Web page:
Even though he was neither a fan nor reader of Burroughs, there is general acknowledgment that Frank Frazetta (1928-2010) was one of the greatest of the contemporary artists to depict the fantasy realms created by Edgar Rice Burroughs. This is one of his earliest Burroughs works, from the November 1962 Ace paperback printing of Tarzan and the Lost Empire. Many important elements of the Tarzan mythos are here: the beautifully muscled Tarzan in his leopard skin loin cloth, his faithful N'kima, and a lost civilization, full of peril, to be explored. Tarzan's face is not seen, allowing us to fill in this important feature ourselves. David Adams says, "Everything is curves in this work, a lovely watercolor painting displaying his mastery of color and form. Tarzan's right wrist is casually looped over a tree branch as he leans precariously over the cliff -- not just for the view but in a devil-may-care attitude that reflects his supreme confidence in overcoming any new world he may enter." Dan Parsons echoes this, writing "The sensitivity of Frank Frazetta is unmatched." The original is not very large, and in fact is just 10"x15.5". This belongs to the ERB, Inc. collection.
The late Jeffrey Catherine Jones (1944-2011) was one of the great fantasy artists, and a Burroughs reader as well. Jones freely contributed numerous Burroughs artworks to many Burroughs fanzines. In addition, Jones's remarkably expressionistic art filled a Burroughs calendar with extraordinary imagery ("Jeffrey Jones: 1998 Edgar Rice Burroughs Calendar" published by FPG of Pittsburgh, PA). The evocative Tarzan image in this portfolio was not in the FPG calendar and is uncommon. David Adams says of Jones, "His dark expressionism captures something unique in Tarzan's personality, a 'dark side' if you will, which is often described by Burroughs as his 'grim' sense of humor." Thanks to the efforts of Thomas Yeates, we were able to obtain the art and the permission of the estate of Jeffrey Jones to include it here.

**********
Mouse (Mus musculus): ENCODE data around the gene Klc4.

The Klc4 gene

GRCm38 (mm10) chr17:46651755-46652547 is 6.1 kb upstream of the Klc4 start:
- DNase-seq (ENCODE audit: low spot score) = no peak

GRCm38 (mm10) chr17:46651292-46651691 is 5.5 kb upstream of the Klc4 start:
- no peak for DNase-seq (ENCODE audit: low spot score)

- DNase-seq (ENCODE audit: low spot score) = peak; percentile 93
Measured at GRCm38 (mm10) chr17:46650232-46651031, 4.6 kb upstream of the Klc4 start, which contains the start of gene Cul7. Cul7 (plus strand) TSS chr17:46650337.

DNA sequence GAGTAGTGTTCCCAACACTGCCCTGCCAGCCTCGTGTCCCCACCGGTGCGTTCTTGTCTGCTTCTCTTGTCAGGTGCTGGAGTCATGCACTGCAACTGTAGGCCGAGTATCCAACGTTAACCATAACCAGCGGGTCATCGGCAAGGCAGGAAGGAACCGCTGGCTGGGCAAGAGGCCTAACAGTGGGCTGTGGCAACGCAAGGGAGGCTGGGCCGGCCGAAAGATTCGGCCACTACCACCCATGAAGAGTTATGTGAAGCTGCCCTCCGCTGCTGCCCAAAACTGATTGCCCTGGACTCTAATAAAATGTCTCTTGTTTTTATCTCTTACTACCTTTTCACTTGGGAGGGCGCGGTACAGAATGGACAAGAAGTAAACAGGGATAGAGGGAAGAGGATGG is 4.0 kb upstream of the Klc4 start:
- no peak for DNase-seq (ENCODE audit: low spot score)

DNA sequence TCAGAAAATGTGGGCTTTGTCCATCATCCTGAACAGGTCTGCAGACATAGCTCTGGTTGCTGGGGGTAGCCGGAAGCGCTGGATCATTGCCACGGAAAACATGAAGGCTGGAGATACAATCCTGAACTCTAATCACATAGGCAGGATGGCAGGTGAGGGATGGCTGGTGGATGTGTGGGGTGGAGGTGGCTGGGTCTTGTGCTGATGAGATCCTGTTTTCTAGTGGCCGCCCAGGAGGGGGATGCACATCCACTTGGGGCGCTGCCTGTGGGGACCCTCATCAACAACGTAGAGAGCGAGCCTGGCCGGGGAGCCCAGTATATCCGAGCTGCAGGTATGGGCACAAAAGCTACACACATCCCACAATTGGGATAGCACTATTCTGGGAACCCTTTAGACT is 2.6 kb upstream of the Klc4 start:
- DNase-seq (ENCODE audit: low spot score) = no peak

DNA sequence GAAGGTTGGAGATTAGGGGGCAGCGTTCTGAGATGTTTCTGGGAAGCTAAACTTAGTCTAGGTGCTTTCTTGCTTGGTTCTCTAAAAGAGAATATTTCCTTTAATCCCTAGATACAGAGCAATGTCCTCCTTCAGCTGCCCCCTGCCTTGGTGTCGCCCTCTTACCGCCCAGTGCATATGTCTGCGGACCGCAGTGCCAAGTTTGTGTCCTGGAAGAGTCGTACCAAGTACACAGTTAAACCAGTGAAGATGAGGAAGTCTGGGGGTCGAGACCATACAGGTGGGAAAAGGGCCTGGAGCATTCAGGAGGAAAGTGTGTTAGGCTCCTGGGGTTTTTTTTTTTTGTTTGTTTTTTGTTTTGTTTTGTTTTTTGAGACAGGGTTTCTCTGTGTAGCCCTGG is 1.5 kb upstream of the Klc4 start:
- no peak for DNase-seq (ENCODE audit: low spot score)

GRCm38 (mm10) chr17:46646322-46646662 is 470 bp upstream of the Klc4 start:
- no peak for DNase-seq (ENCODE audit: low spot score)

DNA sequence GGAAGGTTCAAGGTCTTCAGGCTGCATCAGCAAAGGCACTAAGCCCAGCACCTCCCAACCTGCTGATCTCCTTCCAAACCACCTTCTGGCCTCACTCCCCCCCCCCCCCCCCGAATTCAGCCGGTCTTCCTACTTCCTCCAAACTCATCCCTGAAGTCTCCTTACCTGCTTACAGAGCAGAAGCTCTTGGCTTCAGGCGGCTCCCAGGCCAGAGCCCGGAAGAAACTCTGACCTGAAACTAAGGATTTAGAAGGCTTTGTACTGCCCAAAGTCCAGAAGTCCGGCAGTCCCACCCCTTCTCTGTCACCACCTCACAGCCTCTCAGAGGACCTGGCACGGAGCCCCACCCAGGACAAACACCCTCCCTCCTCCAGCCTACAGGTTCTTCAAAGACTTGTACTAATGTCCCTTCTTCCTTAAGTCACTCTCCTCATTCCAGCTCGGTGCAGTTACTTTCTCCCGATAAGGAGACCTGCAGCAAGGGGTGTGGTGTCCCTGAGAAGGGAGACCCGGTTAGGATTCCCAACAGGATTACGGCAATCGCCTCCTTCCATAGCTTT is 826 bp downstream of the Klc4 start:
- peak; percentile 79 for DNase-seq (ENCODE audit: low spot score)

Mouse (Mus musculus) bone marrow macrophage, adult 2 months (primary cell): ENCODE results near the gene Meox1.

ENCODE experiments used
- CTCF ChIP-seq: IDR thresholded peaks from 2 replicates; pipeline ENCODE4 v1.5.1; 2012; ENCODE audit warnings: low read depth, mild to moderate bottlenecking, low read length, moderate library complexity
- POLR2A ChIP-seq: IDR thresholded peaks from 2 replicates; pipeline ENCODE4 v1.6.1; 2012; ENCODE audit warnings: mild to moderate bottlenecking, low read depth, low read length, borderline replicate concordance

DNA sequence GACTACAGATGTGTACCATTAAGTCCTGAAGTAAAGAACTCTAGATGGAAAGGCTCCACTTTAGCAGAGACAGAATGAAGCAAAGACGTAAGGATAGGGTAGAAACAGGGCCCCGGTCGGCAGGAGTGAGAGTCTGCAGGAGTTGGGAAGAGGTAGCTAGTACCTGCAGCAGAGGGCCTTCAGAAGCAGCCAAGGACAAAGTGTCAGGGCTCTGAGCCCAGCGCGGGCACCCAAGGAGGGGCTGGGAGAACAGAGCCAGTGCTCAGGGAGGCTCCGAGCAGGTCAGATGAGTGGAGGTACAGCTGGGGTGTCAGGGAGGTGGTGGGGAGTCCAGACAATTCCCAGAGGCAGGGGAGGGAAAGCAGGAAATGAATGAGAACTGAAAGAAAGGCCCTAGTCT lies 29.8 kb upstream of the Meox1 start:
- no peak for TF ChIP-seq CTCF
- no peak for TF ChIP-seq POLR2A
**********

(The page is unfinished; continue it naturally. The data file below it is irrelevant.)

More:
This image by Joe Jusko (b. 1959) entitled "On the Run" is another which exemplifies the camaraderie between the ape-man and Jad-bal-ja, the golden lion. Mr. Jusko's dynamic Burroughs art was featured in the 1994 set of 125 Edgar Rice Burroughs collectible trading cards, and in 1996 those images appeared in Joe Jusko's Art of Edgar Rice Burroughs (Pittsburgh, PA: FPG, 1996). This particular image is featured on page 11 of the book. Over the years Jusko continues to return to Burroughs subjects and themes. The original is 8.5 x 11.5.